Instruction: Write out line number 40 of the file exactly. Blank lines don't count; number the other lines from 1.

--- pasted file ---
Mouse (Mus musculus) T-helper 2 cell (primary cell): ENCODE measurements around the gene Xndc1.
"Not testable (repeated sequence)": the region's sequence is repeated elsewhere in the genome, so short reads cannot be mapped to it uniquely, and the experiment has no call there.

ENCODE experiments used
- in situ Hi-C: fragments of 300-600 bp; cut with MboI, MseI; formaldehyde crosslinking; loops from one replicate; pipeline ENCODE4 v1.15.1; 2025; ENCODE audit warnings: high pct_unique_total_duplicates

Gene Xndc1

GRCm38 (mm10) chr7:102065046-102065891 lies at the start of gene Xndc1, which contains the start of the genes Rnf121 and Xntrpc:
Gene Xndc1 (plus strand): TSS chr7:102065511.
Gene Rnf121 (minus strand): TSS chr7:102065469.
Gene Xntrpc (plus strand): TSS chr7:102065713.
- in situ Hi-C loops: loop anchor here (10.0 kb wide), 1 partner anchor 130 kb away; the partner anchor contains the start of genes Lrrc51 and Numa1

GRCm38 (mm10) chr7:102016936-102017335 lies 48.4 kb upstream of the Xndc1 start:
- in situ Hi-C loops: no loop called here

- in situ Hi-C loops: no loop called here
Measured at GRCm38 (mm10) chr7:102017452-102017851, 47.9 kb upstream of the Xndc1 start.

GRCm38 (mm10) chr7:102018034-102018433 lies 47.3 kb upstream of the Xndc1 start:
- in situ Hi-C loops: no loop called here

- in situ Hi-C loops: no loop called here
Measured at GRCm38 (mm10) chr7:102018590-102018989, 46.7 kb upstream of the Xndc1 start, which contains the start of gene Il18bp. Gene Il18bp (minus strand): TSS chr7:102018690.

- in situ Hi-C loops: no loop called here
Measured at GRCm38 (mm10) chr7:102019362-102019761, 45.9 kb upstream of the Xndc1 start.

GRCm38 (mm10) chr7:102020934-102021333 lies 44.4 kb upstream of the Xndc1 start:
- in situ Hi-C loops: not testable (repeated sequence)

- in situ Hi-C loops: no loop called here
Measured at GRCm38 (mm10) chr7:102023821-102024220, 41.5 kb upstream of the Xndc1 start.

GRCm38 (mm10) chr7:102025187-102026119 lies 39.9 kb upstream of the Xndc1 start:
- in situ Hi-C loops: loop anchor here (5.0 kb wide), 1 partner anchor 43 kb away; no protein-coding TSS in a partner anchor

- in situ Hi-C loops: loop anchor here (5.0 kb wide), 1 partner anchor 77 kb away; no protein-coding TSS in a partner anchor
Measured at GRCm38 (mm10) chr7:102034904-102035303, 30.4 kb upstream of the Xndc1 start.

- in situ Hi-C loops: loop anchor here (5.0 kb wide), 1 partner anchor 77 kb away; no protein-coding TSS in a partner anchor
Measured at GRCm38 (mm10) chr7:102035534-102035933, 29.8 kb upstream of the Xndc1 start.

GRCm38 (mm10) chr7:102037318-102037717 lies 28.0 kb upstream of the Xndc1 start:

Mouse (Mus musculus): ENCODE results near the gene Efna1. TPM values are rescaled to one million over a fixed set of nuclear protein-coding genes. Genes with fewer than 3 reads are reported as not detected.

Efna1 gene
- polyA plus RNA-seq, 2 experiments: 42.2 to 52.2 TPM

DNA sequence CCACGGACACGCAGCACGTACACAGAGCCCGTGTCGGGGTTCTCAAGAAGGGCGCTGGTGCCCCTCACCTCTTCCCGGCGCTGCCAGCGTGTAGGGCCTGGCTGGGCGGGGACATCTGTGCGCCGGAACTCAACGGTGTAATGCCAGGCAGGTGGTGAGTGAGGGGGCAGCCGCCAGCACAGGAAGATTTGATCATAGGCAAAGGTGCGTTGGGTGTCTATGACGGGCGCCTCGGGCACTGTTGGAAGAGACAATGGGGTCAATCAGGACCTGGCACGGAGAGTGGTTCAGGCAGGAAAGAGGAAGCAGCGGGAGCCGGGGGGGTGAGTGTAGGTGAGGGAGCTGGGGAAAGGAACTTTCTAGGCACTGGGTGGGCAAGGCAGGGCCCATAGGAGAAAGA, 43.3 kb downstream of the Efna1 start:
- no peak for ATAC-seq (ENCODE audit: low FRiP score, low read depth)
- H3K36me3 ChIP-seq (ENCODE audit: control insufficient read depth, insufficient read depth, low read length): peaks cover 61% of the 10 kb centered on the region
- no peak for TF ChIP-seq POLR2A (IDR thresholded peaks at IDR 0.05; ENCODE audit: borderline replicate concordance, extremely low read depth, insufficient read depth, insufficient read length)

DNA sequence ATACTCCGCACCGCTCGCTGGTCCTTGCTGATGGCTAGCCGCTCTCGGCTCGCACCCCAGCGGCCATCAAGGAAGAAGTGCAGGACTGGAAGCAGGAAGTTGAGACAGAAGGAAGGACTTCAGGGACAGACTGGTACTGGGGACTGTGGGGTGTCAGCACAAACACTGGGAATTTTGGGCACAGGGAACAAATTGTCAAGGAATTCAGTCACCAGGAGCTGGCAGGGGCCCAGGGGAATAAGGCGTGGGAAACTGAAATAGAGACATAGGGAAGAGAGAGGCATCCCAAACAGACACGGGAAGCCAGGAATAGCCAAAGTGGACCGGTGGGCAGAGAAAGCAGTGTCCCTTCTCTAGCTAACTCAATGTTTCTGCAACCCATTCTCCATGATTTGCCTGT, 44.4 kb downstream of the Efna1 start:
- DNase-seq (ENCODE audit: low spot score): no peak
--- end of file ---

- DNase-seq (ENCODE audit: low spot score): no peak